Magnetic Resonance Imaging (MRI)

MRI scans use radio waves and powerful magnets to take images of organs and structures inside the body by measuring their energy.  Similar to a CT scan, MRI takes several pictures of thin slices of the organ while the patient lies on a table.  Then, a computer combines all of the images and creates a 3-dimensional image of the body.

MRI is often used for people who are allergic to the substance needed for CT scans because a different type of contrast substance is typically used for an MRI scan.  MRI scans do not involve exposure to radiation.

MRI scans take longer than CT scans.  During a traditional MRI, a patient is required to lie motionless in a long cylinder.  Patients who are claustrophobic may need to take a drug to calm their anxiety before entering this type of MRI scanner.  There is a different type of MRI scanner called “open MRI.”  In this type, the sides of the machine are open.  This may be helpful for patients who are fearful of being in a closed space.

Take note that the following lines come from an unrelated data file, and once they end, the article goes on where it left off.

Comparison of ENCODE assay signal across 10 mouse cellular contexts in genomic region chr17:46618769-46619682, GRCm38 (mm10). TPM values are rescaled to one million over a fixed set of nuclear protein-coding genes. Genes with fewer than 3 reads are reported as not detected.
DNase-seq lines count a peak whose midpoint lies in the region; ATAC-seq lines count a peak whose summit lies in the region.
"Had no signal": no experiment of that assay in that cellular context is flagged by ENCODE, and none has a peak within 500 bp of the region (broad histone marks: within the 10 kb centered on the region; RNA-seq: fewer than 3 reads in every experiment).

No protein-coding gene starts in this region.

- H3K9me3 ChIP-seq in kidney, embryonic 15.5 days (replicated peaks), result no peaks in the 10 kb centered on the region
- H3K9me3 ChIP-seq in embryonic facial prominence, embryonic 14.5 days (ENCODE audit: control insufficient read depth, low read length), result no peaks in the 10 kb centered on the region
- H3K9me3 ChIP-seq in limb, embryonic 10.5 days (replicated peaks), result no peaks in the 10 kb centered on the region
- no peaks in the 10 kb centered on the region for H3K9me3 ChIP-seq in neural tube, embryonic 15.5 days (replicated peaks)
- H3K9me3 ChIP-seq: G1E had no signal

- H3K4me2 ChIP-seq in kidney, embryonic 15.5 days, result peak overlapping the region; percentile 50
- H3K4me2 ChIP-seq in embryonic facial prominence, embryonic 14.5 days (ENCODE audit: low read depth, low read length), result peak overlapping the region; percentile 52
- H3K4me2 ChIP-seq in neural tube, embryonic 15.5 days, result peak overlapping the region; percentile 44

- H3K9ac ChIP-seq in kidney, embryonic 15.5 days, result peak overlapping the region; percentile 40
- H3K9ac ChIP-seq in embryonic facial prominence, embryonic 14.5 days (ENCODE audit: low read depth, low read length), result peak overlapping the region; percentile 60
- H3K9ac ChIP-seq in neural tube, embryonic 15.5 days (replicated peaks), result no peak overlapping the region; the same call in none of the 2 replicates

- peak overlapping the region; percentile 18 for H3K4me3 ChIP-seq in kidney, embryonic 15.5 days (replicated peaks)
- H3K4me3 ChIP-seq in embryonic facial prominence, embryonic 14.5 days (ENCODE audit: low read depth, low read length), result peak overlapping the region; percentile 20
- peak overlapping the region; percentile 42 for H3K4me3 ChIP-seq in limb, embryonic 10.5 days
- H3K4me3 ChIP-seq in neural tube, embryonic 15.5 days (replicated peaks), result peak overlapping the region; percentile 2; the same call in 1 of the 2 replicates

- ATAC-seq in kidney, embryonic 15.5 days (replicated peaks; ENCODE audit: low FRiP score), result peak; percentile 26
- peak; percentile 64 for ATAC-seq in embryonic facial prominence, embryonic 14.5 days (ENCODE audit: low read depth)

In addition, an MRCP can be performed at the time of the MRI for patients who need specific imaging of the bile and pancreatic ducts.

 

 
 

 

 

 

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